1 Corinthians Series #07: An exposition of 1 Corinthians 4:1-21. This message by Pastor Rod Harris was delivered at Trinity Baptist Church on Sunday evening, November 14, 2010.
I suppose we all dream of leadership in one way or another. We aspire to be the leader, the boss, the one around whom everyone rallies. In doing so we all have our own ideas about what makes a great leader. To some degree those qualities depended on the field in which you are going to lead. To lead troops into battle does not take the same set of skills as to grow a prize winning rose! Still there are certain basics required if you are going to excel or lead in any area. When it comes to the church we all have our ideas about what makes for a great leader. That’s why it is understandable the folks in Corinth had their favorites just as we have our favorites. We like this one’s preaching better than that one. That one had a better personality than this one. “He could really motivate while he put me to sleep. He was a great comforter while he was aloof and hard to know. Great organizer – never knew what was going on.” The problem in Corinth was not that the folks identified with one more than the other but that they considered one a true servant of God and the others pretenders. Paul’s focus in chapters 1-4 is to get them to see that that all their leaders are the servants of God and none of them really matter – it is God that matters. He said, “I planted, Apollos water but it is God who caused the growth.” In chapter 4 the apostle comes to describe what leadership in the church should look like. He sets before us three characteristics of biblical leadership. Our text this evening is found I the fourth chapter of 1 Corinthians.
Text: 1 Corinthians 4:1-21
This chapter brings us to the end of the first major section of the letter – Divisions 1:1-4:21.
As Paul has been addressing the various factions in the church he has had to address some of the characteristics of leadership. In this text he addresses the question directly. What does biblical leadership look like? What marks it as biblical. This passive is not definitive. It is not the only text in Scripture on the subject but it is one that addresses the issue head on. As we work our way through the chapter we are going to find that…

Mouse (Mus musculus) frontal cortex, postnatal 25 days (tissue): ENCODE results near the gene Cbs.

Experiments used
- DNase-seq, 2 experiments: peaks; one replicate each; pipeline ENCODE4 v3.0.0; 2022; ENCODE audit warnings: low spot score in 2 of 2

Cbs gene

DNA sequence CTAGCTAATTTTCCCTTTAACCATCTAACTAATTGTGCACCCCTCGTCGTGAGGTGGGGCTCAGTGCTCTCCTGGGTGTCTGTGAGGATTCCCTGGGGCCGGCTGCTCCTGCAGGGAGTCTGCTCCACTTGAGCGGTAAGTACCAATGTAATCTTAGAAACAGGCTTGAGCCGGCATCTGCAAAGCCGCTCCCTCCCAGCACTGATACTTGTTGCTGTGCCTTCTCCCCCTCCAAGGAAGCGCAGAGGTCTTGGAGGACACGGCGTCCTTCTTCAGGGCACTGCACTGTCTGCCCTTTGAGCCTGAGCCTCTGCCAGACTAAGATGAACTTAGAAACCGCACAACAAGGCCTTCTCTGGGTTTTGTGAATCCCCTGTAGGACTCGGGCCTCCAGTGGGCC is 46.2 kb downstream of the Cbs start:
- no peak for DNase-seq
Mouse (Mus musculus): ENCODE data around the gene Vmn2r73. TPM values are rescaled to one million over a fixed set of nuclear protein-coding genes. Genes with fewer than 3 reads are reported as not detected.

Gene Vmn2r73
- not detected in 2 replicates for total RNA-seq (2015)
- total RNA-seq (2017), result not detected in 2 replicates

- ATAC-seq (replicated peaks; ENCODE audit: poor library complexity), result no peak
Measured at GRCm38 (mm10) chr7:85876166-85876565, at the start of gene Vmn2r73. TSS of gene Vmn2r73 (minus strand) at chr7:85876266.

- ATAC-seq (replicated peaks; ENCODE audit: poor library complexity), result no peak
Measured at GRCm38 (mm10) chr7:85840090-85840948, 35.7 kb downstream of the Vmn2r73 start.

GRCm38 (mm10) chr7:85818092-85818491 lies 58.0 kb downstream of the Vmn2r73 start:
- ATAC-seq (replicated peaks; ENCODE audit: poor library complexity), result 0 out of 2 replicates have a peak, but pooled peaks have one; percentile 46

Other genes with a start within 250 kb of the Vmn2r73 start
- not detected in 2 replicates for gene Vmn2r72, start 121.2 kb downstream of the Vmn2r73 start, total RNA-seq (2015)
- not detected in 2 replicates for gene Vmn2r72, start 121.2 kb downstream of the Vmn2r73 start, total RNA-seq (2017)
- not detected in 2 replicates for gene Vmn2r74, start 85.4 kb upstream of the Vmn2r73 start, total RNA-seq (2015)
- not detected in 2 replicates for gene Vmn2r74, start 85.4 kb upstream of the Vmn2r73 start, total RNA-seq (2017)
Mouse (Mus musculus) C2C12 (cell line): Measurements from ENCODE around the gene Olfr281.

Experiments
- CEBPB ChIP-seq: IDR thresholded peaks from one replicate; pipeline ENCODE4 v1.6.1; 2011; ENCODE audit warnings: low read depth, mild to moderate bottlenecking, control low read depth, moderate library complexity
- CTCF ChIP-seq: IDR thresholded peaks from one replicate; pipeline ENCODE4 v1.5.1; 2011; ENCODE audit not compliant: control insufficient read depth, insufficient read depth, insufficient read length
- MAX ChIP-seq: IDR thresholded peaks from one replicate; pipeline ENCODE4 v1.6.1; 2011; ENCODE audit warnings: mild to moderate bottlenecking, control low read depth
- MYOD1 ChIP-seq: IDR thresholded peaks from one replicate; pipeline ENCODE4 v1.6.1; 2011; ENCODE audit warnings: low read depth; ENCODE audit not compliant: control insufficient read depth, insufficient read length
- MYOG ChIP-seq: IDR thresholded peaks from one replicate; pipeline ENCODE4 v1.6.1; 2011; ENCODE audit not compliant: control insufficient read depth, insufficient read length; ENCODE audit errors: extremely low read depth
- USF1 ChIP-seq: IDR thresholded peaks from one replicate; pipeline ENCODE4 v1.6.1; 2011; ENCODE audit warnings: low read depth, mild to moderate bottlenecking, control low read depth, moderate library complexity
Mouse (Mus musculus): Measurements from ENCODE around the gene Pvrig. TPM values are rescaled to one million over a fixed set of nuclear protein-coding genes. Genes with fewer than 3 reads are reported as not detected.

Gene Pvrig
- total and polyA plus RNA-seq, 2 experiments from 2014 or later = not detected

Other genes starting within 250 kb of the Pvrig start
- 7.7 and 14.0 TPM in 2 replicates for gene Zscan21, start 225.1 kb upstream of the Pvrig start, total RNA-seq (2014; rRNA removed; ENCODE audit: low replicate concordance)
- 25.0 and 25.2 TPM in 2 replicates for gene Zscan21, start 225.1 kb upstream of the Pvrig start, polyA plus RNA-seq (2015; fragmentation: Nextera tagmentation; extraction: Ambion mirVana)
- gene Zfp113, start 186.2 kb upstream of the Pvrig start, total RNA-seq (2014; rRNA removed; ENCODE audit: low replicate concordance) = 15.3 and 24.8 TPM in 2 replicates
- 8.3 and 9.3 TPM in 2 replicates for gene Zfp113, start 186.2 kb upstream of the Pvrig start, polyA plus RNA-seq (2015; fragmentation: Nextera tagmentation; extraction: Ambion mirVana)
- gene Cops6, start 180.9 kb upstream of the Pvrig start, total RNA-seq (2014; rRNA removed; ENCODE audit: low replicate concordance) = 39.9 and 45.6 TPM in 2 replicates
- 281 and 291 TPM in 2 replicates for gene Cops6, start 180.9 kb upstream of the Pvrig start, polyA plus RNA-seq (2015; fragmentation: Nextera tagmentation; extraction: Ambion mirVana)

Thesis: Biblical leadership is gospel oriented and focused on the crucified life.
It is important to note here, just like in chapter 3, that Paul is talking about those in leadership. It is not that these same characteristics do not apply to all believers, for they certainly do, but that the specific context is the question of leadership.
That is clear because of 4:6 – I have applied all these things to myself and Apollos for your benefit, brothers, that you may learn by us not to go beyond what is written, that none of you may be puffed up in favor of one against another.
Paul makes a clear distinction between himself, Apollos and the congregation.
I’m convinced this passage is much need in our day. The church has become enamored with the corporate model with the pastor assuming the role of the CEO. Churches are then staffed with committees, study groups and long-range planning groups to chart the course for the next decade. I’m not suggesting that everything the church is doing is wrong. I’m not suggesting that planning and charting a course of action is unbiblical, I’m saying the mindset is wrong. The mindset is unbiblical. At the same time the answer is not democracy. The answer is not “give the people what they want.”
Well, what is the answer?
Paul spells it out in our text.
3 characteristics of biblical leadership.
- Biblical leadership is firmly rooted in Gospel soil. (4:1-7)
- Biblical leadership consistently displays the virtue of genuine humility. (4:8-13)
- Biblical leadership faithfully admonishes and lovingly corrects wayward saints. (4:14-21)